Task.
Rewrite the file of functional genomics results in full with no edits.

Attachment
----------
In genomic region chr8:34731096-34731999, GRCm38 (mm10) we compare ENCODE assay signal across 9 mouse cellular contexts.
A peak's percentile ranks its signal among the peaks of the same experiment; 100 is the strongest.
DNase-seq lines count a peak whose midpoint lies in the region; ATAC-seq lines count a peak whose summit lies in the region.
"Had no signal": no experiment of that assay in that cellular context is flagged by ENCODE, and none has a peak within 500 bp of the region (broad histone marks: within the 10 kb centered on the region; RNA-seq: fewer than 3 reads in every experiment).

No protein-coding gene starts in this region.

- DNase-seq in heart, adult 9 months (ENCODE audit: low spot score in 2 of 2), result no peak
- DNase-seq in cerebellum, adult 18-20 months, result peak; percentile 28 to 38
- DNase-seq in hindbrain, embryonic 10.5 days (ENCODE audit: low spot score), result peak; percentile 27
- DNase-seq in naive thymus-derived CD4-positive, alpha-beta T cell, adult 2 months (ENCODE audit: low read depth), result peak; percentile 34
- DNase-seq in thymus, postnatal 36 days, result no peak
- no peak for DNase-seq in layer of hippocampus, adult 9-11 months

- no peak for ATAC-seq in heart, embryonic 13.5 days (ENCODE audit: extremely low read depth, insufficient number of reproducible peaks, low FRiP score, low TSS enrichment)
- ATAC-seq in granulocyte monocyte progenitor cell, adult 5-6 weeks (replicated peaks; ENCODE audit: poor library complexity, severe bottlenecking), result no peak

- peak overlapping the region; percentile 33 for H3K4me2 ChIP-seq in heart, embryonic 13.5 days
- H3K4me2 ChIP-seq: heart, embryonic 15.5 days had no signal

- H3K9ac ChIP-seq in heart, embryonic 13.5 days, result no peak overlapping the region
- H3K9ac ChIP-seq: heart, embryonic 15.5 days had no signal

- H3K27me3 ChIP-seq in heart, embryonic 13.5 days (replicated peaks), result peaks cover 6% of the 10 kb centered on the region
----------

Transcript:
In genomic region chr8:34731096-34731999, GRCm38 (mm10) we compare ENCODE assay signal across 9 mouse cellular contexts.
A peak's percentile ranks its signal among the peaks of the same experiment; 100 is the strongest.
DNase-seq lines count a peak whose midpoint lies in the region; ATAC-seq lines count a peak whose summit lies in the region.
"Had no signal": no experiment of that assay in that cellular context is flagged by ENCODE, and none has a peak within 500 bp of the region (broad histone marks: within the 10 kb centered on the region; RNA-seq: fewer than 3 reads in every experiment).

No protein-coding gene starts in this region.

- DNase-seq in heart, adult 9 months (ENCODE audit: low spot score in 2 of 2), result no peak
- DNase-seq in cerebellum, adult 18-20 months, result peak; percentile 28 to 38
- DNase-seq in hindbrain, embryonic 10.5 days (ENCODE audit: low spot score), result peak; percentile 27
- DNase-seq in naive thymus-derived CD4-positive, alpha-beta T cell, adult 2 months (ENCODE audit: low read depth), result peak; percentile 34
- DNase-seq in thymus, postnatal 36 days, result no peak
- no peak for DNase-seq in layer of hippocampus, adult 9-11 months

- no peak for ATAC-seq in heart, embryonic 13.5 days (ENCODE audit: extremely low read depth, insufficient number of reproducible peaks, low FRiP score, low TSS enrichment)
- ATAC-seq in granulocyte monocyte progenitor cell, adult 5-6 weeks (replicated peaks; ENCODE audit: poor library complexity, severe bottlenecking), result no peak

- peak overlapping the region; percentile 33 for H3K4me2 ChIP-seq in heart, embryonic 13.5 days
- H3K4me2 ChIP-seq: heart, embryonic 15.5 days had no signal

- H3K9ac ChIP-seq in heart, embryonic 13.5 days, result no peak overlapping the region
- H3K9ac ChIP-seq: heart, embryonic 15.5 days had no signal

- H3K27me3 ChIP-seq in heart, embryonic 13.5 days (replicated peaks), result peaks cover 6% of the 10 kb centered on the region